The risk: More often than not, independent contractors are not properly classified by businesses. Any company entity may experience several future annoyances as a result.
No business would want to be accused of employee misclassification during an audit. Therefore, it is important that each independent contractor undergoes a thorough screening.
How to avoid it: Businesses must keep up with the most recent co-employment rules and regulations. They also need to make sure to go over the classification standards with any external staffing agencies they plan to work with in advance.
Treatment of independent contractors
The risk: Handling independent contractors as an internal employee is one of the main issues with co-employment. It’s possible that the independent contractor, the business, and its team get along well at work.
The company needs to make sure it can establish certain limitations. Extreme reliance on independent contractors may cause problems with workflow.
How to avoid it: Companies should create a training program for their present staff so they can learn how to work with freelancers. The in-house staff should also be informed about the appropriate amount of internal information to provide to independent contractors.
Ultimately, independent contractors and freelancers should be treated as separate corporate entities.
Getting the right partner or contractor
The risk: It might be difficult to identify a co-employer or a freelancer who is excellent to work with. Companies that are seriously thinking about getting co-employment should never ignore this.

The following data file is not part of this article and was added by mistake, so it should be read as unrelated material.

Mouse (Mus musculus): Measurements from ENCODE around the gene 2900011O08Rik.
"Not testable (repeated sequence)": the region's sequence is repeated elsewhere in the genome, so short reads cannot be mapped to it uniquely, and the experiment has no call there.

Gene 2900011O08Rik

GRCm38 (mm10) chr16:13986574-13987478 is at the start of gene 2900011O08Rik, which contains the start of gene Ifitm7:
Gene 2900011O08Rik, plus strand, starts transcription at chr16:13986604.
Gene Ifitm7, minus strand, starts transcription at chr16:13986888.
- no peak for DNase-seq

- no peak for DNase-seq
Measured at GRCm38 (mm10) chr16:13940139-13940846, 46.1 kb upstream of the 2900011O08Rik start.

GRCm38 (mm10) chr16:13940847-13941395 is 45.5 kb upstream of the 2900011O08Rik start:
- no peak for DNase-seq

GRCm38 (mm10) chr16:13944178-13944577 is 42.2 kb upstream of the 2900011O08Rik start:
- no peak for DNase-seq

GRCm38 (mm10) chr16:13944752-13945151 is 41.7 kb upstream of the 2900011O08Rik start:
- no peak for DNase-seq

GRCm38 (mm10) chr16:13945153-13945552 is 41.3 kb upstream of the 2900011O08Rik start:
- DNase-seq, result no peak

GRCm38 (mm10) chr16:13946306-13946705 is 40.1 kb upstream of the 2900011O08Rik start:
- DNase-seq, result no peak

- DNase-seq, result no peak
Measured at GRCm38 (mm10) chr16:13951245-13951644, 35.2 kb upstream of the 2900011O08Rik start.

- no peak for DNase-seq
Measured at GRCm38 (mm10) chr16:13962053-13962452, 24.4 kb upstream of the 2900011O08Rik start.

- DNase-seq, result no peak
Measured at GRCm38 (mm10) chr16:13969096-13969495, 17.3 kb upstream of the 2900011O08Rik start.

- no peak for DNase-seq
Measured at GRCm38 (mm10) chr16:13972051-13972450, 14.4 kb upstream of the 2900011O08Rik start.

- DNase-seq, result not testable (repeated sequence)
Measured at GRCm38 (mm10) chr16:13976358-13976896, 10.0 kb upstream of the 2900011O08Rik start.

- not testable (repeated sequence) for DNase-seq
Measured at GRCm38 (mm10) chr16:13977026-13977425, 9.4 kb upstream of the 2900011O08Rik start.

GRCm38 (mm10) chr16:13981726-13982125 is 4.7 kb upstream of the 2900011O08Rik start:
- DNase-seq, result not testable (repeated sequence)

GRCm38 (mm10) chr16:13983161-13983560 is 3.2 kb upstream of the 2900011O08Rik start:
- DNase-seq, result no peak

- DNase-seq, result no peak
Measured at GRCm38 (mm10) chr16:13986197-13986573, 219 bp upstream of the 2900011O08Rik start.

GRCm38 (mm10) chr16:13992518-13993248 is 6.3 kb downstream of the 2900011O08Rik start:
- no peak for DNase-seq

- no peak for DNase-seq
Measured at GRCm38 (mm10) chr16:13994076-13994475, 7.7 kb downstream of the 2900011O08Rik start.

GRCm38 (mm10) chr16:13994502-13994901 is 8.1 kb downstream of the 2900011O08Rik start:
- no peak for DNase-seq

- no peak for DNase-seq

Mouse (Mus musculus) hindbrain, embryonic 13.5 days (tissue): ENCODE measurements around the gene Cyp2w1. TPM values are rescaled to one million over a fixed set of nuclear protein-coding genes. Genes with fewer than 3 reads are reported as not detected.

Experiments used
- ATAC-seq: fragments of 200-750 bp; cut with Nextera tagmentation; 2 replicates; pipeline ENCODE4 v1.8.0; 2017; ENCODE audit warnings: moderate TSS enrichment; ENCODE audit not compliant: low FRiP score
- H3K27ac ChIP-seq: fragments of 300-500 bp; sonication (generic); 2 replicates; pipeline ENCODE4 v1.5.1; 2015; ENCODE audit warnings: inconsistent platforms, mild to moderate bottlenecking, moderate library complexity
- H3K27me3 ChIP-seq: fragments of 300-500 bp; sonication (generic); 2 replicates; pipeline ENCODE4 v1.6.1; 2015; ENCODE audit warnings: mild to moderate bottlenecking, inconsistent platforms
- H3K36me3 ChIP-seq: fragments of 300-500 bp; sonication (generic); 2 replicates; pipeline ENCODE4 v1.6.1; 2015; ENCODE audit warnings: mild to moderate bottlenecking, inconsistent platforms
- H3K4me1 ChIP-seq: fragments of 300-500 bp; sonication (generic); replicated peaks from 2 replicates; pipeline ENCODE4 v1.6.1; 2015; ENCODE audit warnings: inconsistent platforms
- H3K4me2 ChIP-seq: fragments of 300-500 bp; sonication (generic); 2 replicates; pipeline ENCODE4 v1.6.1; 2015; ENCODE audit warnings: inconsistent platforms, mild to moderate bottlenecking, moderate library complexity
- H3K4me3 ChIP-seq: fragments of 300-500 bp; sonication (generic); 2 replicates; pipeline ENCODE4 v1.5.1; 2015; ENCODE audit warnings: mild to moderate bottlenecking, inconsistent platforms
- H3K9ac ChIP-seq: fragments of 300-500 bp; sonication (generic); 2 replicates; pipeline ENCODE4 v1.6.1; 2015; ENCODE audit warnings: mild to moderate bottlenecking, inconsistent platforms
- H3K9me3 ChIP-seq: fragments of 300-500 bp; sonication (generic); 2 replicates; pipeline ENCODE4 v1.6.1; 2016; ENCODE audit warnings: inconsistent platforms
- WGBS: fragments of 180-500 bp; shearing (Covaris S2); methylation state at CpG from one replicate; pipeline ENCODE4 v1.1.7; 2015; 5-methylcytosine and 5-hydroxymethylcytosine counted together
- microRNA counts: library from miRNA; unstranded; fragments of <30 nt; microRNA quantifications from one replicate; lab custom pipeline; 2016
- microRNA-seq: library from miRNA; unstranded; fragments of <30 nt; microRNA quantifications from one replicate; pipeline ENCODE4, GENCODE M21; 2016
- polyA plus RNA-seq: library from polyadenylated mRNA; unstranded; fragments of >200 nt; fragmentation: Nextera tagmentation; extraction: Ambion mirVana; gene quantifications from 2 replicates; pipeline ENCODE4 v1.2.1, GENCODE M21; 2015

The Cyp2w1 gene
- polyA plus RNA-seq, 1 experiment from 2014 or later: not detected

When getting into a co-employment agreement, businesses should keep in mind that they are disclosing some sensitive information to a third party. Not paying close attention to the identification component can lead to questionable results.
How to avoid it: Assess the reasons for co-employment. This makes it clear what type of partnership would be best for them. Once they have a solid requirement, they can start looking into the top co-employer service in the market and make a list of their choices.
Top selections should be scheduled for a demo or introduction call. Companies get the opportunity to ask any questions about the services and job situation. Once the vendor has been chosen, it is time to propose a contract.
When drafting a contract, companies must remember that the indemnification language, which specifies who is accountable for claims when something goes wrong, is the most important part
Co-employment is great if done right
Co-employment has numerous advantages when done right, both for workers and businesses. Organizations should consider it, especially when they properly designate their workers and employees. They just also need to make sure that all employment laws are observed.
However, accurate categorization is extremely important. This is especially true when dealing with independent talent. This can be avoided by being familiar with the basics of working with independent contractors and seeking assistance when necessary from the appropriate partners.